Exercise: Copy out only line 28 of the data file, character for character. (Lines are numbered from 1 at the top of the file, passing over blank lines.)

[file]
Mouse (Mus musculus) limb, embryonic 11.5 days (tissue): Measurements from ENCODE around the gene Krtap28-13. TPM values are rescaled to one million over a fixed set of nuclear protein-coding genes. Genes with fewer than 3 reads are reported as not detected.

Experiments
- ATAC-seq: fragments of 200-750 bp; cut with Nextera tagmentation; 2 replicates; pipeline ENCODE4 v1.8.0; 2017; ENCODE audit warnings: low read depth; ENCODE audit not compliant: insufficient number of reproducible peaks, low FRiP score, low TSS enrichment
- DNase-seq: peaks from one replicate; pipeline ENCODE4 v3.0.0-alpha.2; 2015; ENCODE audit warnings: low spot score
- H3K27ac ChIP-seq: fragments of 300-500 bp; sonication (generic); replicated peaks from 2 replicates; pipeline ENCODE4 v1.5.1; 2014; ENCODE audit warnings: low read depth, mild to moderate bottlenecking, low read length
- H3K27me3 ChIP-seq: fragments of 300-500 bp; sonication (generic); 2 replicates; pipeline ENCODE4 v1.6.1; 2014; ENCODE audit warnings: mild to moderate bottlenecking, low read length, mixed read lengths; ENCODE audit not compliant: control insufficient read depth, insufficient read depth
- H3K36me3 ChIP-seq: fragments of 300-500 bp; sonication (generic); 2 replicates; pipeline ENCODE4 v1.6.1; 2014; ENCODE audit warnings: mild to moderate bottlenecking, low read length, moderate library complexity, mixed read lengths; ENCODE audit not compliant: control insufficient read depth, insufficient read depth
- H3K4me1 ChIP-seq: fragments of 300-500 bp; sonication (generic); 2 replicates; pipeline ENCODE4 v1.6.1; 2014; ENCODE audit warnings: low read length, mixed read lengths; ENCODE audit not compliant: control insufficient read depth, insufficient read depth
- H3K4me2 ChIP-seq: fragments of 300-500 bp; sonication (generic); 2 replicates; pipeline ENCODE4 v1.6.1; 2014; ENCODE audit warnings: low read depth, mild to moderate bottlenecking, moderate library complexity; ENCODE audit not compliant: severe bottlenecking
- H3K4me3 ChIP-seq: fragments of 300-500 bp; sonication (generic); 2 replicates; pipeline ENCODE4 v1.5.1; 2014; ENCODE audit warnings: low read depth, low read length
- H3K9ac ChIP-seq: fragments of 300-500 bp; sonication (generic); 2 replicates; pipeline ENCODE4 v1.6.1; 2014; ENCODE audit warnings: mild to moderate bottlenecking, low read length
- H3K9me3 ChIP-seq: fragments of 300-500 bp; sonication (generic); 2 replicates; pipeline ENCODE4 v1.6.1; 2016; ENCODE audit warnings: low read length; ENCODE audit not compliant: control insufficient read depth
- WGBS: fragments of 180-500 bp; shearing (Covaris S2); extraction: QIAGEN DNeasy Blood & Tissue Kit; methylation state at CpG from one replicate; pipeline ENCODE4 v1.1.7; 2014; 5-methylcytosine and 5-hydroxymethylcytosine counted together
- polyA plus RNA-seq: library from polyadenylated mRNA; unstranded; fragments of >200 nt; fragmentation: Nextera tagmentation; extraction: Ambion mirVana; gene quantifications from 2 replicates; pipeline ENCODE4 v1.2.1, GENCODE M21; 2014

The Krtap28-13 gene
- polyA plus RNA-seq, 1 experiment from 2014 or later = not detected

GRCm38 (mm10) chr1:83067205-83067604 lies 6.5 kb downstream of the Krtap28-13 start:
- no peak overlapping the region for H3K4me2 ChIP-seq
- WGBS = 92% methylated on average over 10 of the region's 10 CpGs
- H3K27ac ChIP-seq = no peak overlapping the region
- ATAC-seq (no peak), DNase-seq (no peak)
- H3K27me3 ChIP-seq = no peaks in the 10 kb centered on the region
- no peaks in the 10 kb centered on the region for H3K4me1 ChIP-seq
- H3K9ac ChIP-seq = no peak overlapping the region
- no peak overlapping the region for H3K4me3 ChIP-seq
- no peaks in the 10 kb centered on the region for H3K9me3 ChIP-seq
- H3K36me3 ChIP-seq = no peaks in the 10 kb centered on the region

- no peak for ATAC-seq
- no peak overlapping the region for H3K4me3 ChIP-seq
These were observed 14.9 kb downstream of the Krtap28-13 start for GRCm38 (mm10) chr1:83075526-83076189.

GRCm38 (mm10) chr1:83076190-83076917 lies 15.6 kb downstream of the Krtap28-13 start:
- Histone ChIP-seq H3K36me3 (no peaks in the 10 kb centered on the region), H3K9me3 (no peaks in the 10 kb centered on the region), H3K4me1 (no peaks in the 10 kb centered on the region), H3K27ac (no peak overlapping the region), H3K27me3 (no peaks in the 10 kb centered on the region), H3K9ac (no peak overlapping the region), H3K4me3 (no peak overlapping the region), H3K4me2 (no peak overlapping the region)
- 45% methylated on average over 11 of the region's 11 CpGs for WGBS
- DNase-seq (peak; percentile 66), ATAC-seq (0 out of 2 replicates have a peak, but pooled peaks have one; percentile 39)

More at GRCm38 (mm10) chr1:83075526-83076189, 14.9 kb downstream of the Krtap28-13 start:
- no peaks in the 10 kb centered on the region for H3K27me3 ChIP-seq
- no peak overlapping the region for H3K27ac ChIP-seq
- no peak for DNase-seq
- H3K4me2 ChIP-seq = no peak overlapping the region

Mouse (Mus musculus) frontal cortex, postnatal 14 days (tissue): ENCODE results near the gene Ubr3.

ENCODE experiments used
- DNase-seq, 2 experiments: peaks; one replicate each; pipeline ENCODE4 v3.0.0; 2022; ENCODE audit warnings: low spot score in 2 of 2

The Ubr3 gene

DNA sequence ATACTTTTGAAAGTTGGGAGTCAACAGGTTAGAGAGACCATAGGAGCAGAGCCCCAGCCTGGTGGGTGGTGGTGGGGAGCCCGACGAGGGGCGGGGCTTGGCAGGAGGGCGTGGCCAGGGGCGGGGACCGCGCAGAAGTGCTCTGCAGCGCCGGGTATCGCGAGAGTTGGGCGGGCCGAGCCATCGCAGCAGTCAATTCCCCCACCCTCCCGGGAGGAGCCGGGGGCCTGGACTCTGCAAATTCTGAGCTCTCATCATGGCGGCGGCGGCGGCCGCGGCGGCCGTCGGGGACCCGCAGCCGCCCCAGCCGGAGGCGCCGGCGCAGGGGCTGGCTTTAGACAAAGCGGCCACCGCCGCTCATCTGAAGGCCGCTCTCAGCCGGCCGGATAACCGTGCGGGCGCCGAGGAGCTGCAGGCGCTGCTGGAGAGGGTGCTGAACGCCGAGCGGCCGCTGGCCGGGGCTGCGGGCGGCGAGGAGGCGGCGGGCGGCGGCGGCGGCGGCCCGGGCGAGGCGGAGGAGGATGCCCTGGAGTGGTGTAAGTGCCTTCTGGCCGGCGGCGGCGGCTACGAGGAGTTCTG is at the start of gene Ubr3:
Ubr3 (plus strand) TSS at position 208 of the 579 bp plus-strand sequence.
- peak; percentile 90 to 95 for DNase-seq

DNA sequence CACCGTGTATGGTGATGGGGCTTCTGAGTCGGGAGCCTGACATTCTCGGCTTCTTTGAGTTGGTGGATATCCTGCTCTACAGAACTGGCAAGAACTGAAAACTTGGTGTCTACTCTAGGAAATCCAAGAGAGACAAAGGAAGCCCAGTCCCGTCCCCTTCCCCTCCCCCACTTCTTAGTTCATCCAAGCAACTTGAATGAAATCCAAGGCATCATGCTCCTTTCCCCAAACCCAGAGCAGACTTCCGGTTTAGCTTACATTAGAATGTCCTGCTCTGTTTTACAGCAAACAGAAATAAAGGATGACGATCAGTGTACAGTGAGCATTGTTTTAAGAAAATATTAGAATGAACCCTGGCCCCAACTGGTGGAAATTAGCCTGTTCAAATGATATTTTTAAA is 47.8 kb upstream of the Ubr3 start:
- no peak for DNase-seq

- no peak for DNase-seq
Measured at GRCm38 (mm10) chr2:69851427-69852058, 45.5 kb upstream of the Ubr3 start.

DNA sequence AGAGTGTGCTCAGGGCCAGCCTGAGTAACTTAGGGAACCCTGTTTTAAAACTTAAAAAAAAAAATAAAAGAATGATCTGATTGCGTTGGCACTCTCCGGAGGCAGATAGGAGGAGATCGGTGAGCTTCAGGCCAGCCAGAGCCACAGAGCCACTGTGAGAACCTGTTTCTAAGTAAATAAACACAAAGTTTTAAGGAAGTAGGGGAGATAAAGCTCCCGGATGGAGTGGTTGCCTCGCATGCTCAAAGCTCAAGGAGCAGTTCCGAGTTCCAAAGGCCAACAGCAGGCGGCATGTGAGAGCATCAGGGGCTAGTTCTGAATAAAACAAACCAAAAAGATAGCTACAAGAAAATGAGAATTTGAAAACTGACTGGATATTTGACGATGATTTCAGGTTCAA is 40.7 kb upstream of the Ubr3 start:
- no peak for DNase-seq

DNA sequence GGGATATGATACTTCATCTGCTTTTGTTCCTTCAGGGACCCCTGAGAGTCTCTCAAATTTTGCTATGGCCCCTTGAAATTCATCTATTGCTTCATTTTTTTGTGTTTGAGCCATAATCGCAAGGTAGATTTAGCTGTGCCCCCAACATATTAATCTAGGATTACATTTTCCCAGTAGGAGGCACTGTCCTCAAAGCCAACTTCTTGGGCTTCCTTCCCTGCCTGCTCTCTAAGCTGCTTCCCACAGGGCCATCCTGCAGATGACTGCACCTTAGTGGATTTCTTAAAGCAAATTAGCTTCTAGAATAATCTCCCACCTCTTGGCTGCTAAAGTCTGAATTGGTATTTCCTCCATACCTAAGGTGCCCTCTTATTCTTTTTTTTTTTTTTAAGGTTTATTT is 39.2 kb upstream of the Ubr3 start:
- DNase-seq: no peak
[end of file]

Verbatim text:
- no peak for ATAC-seq